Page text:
So, most people in my life know that I am bisexual and have known I am bisexual for a long time. But it is time for a sort-of-second coming out, not because I was closeted, but because I was figuring things out. Now, rapidly approaching thirty years old (no, seriously, my birthday is this week), and thanks to a lot of interactions online, I have realized I am genderfluid and sometimes genderqueer.

This might be confusing or foreign to some of you who are cisgender, but the best way I can describe it is that sometimes I am a woman and other times, I am just… not. When I told my husband, I used some comical descriptions I saw on TikTok: sometimes I am Girl… sometimes Girl Lite…  Girl+ …. and—my favorite—Girl you ordered from Wish (mostly girl, but something is a bit off).

As unsettling as this realization has been for me (and may be for you who have known me a long time), I find comfort in the knowledge that nothing about me has changed. All I am saying by coming out as genderfluid is, “Here is a label I feel fits a certain set of characteristics I already possess.” Characteristics I have always possessed. If someone close to you comes out, I think that’s important to remember. They’re the same person before and after.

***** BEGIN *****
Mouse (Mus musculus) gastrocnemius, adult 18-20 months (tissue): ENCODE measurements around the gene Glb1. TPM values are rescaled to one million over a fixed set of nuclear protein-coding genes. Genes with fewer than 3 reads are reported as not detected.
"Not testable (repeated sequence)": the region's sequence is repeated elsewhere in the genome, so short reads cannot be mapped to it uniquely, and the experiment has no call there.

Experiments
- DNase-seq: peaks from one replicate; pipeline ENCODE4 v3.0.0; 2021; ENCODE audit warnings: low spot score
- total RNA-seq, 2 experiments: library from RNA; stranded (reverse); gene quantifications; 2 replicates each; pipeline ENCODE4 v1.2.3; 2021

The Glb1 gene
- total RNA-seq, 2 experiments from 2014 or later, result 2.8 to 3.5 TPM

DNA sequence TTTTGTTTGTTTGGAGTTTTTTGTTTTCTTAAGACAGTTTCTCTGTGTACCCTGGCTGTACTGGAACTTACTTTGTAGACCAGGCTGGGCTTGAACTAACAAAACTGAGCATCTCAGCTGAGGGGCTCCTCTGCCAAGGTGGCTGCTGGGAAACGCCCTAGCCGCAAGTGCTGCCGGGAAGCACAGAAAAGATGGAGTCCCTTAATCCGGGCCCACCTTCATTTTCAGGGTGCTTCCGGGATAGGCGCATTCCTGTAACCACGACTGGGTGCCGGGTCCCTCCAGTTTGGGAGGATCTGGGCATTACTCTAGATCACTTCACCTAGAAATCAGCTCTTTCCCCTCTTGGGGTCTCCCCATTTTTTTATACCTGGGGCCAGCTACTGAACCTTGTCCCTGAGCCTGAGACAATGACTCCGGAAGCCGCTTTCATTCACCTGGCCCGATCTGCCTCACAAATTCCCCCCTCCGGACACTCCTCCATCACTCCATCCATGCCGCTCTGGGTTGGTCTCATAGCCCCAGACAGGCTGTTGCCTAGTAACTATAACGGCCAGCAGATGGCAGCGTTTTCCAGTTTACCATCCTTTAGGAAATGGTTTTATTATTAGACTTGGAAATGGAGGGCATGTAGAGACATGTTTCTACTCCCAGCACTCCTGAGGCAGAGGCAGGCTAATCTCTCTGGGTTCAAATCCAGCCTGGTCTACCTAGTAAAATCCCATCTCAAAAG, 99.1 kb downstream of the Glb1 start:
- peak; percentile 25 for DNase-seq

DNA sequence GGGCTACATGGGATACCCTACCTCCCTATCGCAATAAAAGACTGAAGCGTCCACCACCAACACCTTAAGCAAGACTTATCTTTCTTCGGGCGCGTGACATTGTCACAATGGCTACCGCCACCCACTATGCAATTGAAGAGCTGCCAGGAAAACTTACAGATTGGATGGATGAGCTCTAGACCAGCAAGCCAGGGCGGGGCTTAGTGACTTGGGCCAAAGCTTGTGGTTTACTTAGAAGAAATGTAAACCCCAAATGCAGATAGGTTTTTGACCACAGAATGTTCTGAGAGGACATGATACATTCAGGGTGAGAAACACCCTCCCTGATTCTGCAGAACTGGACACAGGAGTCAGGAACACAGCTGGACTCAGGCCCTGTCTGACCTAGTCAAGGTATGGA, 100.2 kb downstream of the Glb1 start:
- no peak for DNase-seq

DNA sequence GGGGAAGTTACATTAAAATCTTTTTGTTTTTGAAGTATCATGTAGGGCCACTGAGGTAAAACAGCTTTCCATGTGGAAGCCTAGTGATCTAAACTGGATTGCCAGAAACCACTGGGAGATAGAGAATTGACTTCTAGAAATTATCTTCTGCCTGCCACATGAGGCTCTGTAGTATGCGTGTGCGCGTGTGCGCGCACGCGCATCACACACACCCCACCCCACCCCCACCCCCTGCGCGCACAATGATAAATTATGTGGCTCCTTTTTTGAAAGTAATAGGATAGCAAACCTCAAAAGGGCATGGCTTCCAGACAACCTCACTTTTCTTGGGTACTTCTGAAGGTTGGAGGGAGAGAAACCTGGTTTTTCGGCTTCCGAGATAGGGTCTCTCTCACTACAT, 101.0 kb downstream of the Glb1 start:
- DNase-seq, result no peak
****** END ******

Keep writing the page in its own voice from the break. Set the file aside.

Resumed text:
This experience is my own and should not be taken to represent the experiences of any other genderfluid, genderqueer, bisexual, or other LGBTQ+ individuals. Best policy is to always ask the individual about their pronouns and labels, and to subsequently not be a dick by arguing with them about those pronouns or labels. Since some of you lovelies will likely ask, I am happy using she/her pronouns, but they/them or he/him don’t bother me in the slightest. The shirt pictured depicts the genderfluid flag and was created from a Lord of the Rings content creator @donmarshall72 on TikTok and comes in a variety of flag options, with 20% of profits during Pride Month going to The Trevor Project.

Immuk and Cookies

I set my laptop down and get up from my parents’ couch. I walk into their kitchen, where my mom stands chopping potatoes at the dining table. My two-year-old sits on her knees on a chair, spectating. “Water!” she says proudly, pointing into a silver pot next to her. The potatoes’ destiny.